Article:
A symposium on African building construction A playground for concrete. The fastest growing cities in the world

Afritecture Konferenz in München, 2013
Afritecture Konferenz in München, 2013 | Photo: Simone Bader

It all begins with a word. At a visit to the Red Location, an apartheid museum located in one of the oldest townships outside Port Elizabeth in South Africa, irregularities in lettering caught the eye of the architect and author Lesley Lokko.

All signposts - museum exit, museum gift shop and museum coffee shop - were explained in several languages. However, unlike English and Afrikaans, the local language isiXhosa uses a different euphemism for museum on each sign. She asked why. "Because isiXhosa doesn't have a word for it", the staff responded. "Museums are only for white people and tourists".

Does this mean that museums should not be built in Africa? Most certainly not. However, on a two-day symposium held on building construction in Sub-Saharan Africa in the framework of the exhibition "Afritecture (- Exchanging Knowledge)" at the Museum of Architecture in Munich this November, this small anecdote illustrates how difficult and conflict-ridden it still is to realise projects on the continent that will do it justice and also provide what each respective location requires. Or as Lien Heidenreich-Seleme, the Goethe Institute's Head of Cultural Programmes in South Africa, says: "We need to ask ourselves why we are acutally doing this. Is it for a common purpose or for ourselves?" Guilt because of a colonial past, money that NGOs make available without imposing requirements or for the opportunity to provide "our architectural students with a playground for their ideas - regardless if the buildings are used after completion or not”.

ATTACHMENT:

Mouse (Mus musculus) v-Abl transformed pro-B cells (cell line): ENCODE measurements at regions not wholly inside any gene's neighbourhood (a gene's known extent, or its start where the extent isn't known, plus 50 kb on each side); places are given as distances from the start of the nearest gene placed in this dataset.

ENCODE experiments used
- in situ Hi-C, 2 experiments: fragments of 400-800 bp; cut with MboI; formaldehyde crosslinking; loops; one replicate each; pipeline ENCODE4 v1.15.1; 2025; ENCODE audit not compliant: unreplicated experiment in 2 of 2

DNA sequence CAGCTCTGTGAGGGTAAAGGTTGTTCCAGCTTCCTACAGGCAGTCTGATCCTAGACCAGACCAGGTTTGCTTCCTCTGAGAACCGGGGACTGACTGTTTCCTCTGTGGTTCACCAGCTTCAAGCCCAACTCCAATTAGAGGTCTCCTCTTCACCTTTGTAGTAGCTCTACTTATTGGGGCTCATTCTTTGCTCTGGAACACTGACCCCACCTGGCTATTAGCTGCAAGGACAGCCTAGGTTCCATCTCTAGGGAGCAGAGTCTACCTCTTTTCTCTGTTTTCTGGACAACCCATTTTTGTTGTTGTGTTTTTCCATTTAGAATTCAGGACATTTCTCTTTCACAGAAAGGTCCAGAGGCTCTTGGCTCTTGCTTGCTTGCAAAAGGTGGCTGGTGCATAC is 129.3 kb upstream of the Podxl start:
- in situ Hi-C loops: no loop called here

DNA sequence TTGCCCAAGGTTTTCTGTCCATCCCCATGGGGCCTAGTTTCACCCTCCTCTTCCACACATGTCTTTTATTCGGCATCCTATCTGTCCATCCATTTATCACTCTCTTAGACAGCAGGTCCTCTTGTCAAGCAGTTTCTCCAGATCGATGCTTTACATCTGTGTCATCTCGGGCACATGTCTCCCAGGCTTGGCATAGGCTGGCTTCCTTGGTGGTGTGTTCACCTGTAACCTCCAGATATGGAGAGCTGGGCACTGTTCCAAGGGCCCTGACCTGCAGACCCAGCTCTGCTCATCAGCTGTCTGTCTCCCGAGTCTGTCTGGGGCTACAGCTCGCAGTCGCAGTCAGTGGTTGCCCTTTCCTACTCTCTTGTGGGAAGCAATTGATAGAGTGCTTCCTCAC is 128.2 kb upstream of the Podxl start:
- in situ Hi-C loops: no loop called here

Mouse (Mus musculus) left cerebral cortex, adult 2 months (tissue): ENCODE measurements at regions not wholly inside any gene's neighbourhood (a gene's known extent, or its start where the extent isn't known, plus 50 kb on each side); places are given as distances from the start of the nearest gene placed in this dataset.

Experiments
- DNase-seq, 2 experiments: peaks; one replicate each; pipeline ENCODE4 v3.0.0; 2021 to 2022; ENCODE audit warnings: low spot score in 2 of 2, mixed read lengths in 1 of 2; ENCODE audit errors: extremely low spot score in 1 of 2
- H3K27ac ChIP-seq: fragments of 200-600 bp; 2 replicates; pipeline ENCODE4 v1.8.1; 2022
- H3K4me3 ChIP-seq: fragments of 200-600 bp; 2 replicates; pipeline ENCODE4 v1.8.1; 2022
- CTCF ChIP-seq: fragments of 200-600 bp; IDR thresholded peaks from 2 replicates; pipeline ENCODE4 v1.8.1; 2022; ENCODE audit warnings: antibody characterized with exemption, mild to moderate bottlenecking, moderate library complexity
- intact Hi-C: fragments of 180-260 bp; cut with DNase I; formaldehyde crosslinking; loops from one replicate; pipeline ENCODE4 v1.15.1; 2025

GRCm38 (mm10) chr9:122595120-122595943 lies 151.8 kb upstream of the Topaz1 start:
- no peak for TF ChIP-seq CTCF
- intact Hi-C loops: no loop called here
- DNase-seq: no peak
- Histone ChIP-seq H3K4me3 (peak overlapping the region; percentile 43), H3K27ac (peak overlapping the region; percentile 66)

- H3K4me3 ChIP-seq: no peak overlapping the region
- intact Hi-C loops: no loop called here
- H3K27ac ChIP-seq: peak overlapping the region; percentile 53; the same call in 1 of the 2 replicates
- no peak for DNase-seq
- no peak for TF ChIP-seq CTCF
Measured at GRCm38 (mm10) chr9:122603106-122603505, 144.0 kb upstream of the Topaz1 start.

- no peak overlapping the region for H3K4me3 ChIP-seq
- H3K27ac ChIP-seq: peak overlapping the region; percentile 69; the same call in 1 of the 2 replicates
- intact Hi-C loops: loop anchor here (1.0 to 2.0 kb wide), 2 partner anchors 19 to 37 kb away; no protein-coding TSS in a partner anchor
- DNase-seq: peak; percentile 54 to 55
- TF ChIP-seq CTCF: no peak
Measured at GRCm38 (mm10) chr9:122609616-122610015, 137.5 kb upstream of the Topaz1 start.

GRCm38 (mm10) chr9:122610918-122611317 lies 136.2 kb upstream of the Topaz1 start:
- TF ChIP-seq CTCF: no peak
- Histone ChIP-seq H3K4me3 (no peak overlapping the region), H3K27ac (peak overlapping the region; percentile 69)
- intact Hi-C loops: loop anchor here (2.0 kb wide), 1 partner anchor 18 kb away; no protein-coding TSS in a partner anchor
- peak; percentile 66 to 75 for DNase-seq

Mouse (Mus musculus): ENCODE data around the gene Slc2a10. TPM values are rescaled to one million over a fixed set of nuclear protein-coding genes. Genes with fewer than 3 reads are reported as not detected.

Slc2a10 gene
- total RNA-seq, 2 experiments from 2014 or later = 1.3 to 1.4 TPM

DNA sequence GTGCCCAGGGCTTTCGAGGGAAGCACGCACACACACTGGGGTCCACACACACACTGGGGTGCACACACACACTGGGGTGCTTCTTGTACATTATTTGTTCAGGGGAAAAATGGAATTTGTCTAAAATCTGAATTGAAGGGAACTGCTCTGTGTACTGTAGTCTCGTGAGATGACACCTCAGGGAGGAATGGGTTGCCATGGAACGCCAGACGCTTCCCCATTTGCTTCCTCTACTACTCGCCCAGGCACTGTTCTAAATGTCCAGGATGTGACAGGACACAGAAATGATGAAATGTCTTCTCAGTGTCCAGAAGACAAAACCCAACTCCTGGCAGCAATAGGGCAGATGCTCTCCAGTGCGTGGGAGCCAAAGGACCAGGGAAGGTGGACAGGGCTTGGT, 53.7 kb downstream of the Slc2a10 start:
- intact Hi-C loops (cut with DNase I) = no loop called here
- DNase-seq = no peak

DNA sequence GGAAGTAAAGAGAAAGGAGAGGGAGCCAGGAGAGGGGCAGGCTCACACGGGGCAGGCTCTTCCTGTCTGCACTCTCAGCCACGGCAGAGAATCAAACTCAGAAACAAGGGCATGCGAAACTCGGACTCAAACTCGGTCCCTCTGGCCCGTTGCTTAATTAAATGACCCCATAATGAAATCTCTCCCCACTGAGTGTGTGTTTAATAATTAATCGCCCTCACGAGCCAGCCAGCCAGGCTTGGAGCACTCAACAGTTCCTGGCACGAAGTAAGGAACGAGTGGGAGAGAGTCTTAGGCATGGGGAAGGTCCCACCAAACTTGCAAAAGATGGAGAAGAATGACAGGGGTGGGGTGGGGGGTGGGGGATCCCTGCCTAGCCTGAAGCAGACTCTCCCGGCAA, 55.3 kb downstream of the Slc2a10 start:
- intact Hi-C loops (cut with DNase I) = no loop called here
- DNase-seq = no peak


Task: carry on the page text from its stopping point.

The critique is correct. The interest shown from Western universities in so-called Design/Build projects have increased in the last couple of years. In addition to their academic framework, prospective architects create a building from design to completion. This is of course easier in countries such as Kenya, Congo or Ghana compared to Germany or Switzerland, where costs and construction laws pose almost impossible obstacles. But, how does one guarentee that these buildings not only serve to give architectural students a practical insight to the building process but also that they have a positive affect on its environment? After all, the mentoring professors will knowingly choose a poor region for theses Design/Build projects that otherwise have no schools, training centres or medical access. This environmentally sustainable building is of little use when its use is not guaranteed or when lack of technology and know-how prevent repairs.

The question of what architecture Africa actually needs is not just asked by foreigners but also by the continent itself. A continent that is experiencing an urbanisation of unpredictable proportions, exceeding Asia in the process. The urban population doubles within a generation. However, there are no new ideas of how the million new houses will look that will be built in Angola over the next four years nor for the cities that will emerge through this building boom. The benefits have gone abroad and never stayed on the continent with fatal consequences: 80 per cent of Ethiopa's trade deficit goes towards import of concrete, steel, glass and building machinery. These materials are only required when you are copying the West.

Angela Christina Mingas, a historical urban quarter researcher in Angola's capital Luanda, says "we must redefine the architectural prototypes so that we can adapt them to African dimensions". How do you create a street in Africa that allows for the pervasive street vendors to do their job without obstructing the general traffic? South African architect Luyanda Mpahlwa has come up with an answer for a metro station. This metro station allows for small vendor stands and can be evacuated in a case of emergency. The search for new designs has just begun.